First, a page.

NADA End Of Day Automotive News Recap - January 17, 2019
NADA End-of-Day Automotive News Recap
•U.S. officials are debating ratcheting back tariffs on Chinese imports as a way to calm markets and give Beijing an incentive to make deeper concessions in a trade battle that has rattled global economies.
Source: The Wall Street Journal
•Declining auto sales could be a very good thing for General Motors and Ford Motor Co., at least when it comes to their stock value. One reason the companies' shares have languished ... is investor skepticism that the automakers will remain disciplined and profitable during an inevitable downturn, said John Murphy, managing director of automotive equity research at Bank of America Merrill Lynch.
Source: Automotive News
•The glass-half-full people would like you to know that no matter how many Americans decide to purchase sport utility vehicles, millions of other consumers will still buy their sedans. Those people are the ones from Volkswagen, Nissan, Hyundai and Honda who, at this week’s Detroit auto show, politely asked that the world not get too carried away in declaring the death of the passenger car.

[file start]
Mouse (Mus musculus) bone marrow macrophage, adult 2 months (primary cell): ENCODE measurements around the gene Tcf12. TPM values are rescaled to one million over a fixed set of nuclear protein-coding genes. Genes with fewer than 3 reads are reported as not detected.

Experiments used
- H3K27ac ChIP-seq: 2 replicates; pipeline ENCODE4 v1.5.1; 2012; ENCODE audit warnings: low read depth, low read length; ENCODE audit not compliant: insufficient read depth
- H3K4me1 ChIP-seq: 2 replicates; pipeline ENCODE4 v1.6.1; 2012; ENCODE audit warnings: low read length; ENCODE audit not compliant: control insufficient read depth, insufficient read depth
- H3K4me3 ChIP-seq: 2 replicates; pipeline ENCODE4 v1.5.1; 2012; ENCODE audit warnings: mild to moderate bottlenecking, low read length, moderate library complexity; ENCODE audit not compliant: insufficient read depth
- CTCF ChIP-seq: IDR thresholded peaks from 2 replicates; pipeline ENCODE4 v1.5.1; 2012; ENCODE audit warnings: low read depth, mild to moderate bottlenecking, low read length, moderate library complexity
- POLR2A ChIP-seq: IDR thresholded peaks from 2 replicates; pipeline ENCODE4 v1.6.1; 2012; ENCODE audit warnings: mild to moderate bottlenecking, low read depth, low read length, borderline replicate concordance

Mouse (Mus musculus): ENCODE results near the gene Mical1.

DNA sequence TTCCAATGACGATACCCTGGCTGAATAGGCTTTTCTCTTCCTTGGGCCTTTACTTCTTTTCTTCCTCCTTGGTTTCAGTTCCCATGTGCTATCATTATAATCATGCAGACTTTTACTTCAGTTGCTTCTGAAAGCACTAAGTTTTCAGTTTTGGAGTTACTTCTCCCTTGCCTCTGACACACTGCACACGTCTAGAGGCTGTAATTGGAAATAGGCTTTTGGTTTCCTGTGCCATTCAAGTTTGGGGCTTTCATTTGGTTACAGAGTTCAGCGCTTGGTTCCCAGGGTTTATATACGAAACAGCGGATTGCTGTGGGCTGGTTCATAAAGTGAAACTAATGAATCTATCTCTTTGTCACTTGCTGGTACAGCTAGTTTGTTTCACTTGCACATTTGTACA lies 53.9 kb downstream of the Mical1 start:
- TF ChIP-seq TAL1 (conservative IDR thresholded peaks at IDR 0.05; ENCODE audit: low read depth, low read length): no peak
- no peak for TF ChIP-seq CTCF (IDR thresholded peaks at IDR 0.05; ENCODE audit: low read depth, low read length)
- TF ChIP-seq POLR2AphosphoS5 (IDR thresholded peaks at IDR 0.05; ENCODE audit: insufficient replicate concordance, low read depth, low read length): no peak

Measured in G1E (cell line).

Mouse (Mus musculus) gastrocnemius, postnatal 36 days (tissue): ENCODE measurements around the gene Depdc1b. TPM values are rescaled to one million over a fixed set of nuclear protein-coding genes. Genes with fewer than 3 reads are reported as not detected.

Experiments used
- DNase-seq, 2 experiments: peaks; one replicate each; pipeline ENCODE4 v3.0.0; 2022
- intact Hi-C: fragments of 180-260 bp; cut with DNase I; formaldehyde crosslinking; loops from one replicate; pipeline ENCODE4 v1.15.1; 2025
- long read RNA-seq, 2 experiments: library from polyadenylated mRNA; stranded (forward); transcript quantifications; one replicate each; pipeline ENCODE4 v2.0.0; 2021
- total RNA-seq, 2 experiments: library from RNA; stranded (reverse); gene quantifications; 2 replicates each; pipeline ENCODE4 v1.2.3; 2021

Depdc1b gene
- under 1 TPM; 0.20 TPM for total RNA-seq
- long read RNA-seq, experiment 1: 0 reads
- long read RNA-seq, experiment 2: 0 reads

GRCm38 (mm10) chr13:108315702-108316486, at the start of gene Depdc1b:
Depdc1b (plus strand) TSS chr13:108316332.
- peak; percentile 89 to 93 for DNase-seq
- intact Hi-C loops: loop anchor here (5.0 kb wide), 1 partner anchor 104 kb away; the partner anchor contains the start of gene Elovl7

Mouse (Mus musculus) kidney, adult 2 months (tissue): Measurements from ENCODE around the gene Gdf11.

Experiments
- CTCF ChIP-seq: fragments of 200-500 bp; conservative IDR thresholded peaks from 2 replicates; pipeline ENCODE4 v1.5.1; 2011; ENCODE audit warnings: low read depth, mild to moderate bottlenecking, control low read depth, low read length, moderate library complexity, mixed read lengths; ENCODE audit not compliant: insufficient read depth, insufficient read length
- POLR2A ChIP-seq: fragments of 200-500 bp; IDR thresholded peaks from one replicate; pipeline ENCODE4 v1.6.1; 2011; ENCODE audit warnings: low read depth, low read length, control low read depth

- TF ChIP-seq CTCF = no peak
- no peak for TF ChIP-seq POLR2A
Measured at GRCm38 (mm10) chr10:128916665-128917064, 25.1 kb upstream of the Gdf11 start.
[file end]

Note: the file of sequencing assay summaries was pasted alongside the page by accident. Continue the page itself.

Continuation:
•Many Chinese carmakers have announced plans to start exporting to the U.S. but none of them has managed to crack the lucrative retail market. Kandi Technologies Group Inc. may become the first. The Nasdaq-listed company, which started making electric cars in 2013, plans to ship two of its models to the U.S. this year, Chairman and Chief Executive Officer Hu Xiaoming said in a telephone interview Wednesday.
•Ford Motor Co. confirmed plans to build a fully electric F-Series pickup, which industry observers called an unexpected move that protects the truck franchise against Tesla and other competitors. “We’re going to be electrifying the F-Series — battery electric and hybrid,” Jim Farley, Ford president of global markets, said Wednesday during a presentation at the Deutsche Bank Global Automotive Conference in the MGM Grand in Detroit.
Source: Detroit Free Press